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Genome Res. Dec 1999; 9(12): 1305–1312.
PMCID: PMC311005

Expression Profiling by iAFLP: A PCR-Based Method for Genome-Wide Gene Expression Profiling


The availability of comprehensive sets of genes has prompted the researchers to carry out systematic collection of gene expression data. RT–PCR has the highest specificity and sensitivity for transcript detection among all available methods. Low throughput, especially when quantitative data are desired, has precluded RT–PCR from genome-wide application. Here we report a PCR-based expression profiling method, introduced amplified fragment length polymorphism (iAFLP), that has the same specificity and sensitivity as RT–PCR and a throughput level comparable to that of DNA–microarray hybridization. In this method, restricted ends of total cDNAs from six sources were ligated with adaptors having various length of short insertions to a common sequence (polymorphic adaptors). Amplification of a pool of these differentially adapted cDNAs with a gene-specific primer and an adaptor primer allows us to quantitate the abundance of any transcript in six mRNA sources. Using three different primer colors this technique allows quantitation of expression of 864 genes across six different sources per day with a single autosequencer, which is comparable to the throughput of microarray analysis in terms of number of genes × number of sources.

To date, the complete genome sequences of 17 organisms have been reported and expressed sequence tags (ESTs) collection for the last decade has produced partial sequence of at least 50,000 human genes (Deloukas et al. 1998).

Availability of a comprehensive set of genes has prompted the researchers to carry out systematic collection of gene expression data. Various methods for analyzing gene expression (Adams et al. 1992; Liang and Pardee 1992; Okubo et al. 1992; Kato 1995), hybridization of high-density arrays of DNA, oligomers (McGall et al. 1996; Wodicka et al. 1997) or PCR products (Lockhart et al. 1996; Iyer et al. 1999), have been used, because they provide high throughput in the numbers of genes tested at one time. Although a single transcript in a cell theoretically may be detected (Duggan et al. 1999), it is still unclear what proportion of arrayed DNAs give informative signals. Individual gene probes in labeled cDNA/cRNA have unique secondary structures, melting temperatures, and reassociation rates (Southern et al. 1999), which makes hybridization of all gene probes under optimum condition nearly impossible. In contrast, RT–PCR is the most sensitive and specific of all techniques available for transcript detection (Becker-Andre et al. 1989). The major drawback of genome-wide application of RT–PCR is low throughput, especially when quantitative data are desired. For the analysis of thousands of transcripts with concentrations that differ as much as 1000-fold (Okubo et al. 1992), noncompetitive PCR has the critical disadvantage that it requires a standard curve for every primer pair (Singer-Sam et al. 1990) and quantitation by competitor fragments for each gene is not realistic. Kato proposed that engineered total cDNA from different sources replace the competitor DNA for every transcript species (Kato 1997). We have expanded this idea and developed a protocol to provide high throughput. Here we report a novel PCR-based protocol, introduced-amplified fragment length polymorphism (iAFLP), that allows relative quantitation of transcript concentration across as many as six mRNA sources in a single PCR reaction. We also describe a method to apply this protocol to minute amounts of sample and to increase the throughput to levels comparable to those of DNA chip hybridization.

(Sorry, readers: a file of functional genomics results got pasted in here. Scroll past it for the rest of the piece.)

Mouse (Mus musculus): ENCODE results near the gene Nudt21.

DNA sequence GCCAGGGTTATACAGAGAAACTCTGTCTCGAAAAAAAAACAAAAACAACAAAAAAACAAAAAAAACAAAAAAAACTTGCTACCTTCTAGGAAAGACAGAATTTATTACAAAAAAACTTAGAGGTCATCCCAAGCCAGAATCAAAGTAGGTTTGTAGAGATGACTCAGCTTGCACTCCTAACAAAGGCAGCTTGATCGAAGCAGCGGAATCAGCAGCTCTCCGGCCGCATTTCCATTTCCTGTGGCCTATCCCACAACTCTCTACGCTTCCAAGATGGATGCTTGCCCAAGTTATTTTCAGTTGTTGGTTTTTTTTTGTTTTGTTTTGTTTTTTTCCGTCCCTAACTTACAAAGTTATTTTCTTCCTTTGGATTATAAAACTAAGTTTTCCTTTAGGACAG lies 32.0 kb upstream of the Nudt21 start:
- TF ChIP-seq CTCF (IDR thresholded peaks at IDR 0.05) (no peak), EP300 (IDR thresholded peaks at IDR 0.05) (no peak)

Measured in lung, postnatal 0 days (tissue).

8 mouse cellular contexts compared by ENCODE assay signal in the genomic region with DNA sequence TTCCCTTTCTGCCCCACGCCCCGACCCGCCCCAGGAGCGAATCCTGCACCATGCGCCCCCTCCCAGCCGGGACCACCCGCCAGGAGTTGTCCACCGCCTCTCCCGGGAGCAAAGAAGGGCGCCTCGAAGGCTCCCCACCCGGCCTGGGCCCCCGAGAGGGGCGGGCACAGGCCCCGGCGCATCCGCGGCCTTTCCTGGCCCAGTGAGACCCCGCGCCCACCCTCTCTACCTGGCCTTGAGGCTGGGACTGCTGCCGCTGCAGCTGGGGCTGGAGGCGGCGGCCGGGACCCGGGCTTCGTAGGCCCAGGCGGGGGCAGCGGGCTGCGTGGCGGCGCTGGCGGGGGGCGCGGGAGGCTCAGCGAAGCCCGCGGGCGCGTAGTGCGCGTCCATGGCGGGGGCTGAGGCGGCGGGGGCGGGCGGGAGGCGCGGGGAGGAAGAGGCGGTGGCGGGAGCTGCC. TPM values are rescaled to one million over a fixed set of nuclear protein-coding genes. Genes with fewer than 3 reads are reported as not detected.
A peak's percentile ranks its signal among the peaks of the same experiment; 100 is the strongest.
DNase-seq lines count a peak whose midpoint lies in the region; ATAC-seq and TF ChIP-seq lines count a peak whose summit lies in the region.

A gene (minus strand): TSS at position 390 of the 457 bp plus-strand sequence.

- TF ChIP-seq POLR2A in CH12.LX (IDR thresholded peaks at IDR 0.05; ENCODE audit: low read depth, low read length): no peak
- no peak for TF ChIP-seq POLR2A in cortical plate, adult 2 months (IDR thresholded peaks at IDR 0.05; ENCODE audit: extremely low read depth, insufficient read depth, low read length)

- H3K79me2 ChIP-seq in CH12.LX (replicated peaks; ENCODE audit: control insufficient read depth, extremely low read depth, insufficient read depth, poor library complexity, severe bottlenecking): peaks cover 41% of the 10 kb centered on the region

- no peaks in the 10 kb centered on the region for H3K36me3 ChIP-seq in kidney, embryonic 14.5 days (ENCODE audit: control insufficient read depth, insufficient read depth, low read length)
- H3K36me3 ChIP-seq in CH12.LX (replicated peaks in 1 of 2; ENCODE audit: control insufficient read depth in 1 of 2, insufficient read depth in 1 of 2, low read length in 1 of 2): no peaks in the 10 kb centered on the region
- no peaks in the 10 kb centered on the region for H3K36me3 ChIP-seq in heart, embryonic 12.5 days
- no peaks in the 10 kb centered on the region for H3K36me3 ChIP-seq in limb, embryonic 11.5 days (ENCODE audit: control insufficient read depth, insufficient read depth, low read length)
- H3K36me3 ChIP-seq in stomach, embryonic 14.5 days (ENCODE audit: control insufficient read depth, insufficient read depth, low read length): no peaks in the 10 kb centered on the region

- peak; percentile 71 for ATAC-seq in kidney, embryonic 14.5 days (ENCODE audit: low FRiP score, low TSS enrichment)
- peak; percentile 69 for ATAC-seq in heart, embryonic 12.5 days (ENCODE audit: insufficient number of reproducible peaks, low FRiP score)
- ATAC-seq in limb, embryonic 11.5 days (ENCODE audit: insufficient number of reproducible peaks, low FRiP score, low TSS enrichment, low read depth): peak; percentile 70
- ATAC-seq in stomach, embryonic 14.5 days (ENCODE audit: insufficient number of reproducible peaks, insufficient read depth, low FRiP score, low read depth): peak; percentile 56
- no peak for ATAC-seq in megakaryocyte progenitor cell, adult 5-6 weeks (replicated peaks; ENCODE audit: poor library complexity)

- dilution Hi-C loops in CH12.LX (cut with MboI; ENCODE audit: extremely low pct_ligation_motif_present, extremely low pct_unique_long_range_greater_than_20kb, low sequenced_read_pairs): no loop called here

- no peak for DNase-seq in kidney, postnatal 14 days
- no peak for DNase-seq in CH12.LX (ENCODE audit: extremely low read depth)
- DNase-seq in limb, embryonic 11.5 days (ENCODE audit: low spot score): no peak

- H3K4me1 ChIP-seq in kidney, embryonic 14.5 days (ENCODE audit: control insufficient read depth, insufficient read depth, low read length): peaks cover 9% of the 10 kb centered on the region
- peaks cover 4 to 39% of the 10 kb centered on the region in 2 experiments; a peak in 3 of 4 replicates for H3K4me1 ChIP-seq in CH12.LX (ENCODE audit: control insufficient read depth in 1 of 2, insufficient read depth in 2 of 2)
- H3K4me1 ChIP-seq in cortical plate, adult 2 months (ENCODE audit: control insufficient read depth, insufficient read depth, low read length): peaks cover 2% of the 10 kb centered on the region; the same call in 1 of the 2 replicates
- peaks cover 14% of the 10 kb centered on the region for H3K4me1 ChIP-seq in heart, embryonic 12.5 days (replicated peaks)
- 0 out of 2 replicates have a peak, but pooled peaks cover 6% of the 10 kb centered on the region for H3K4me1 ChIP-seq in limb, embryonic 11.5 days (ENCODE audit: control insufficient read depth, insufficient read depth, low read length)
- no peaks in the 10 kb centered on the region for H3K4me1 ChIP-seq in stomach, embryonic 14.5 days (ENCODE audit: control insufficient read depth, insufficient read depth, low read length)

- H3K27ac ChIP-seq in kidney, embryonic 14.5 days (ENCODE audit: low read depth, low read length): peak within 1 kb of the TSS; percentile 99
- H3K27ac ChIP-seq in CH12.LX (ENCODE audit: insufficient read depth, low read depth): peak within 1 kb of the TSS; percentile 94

Expression Profiling With iAFLP

A set of adaptors that mimic a length-polymorphic locus were designed. These adaptors have common sequences at both ends and sequences of different lengths internally. The polymorphic portion of the adaptors was composed with degenerate A, C, and T residues to neutralize sequence-specific effects of the adaptors on the amplification kinetics (Fig. (Fig.1B).1B). Ligation of these adaptors to restricted cDNA fragments from multiple sources yielded source-specific length-polymorphism on the cDNA ends. From a pool of such adapted cDNAs, any gene sequence can be amplified as length-polymorphic fragments when a gene-specific primer and an adaptor primer [F-T7(25)] are used (Fig. (Fig.1A).1A).

Figure 1
(A) A schematic diagram of expression profiling by iAFLP. For details, see text. (B) iAFLP adaptors.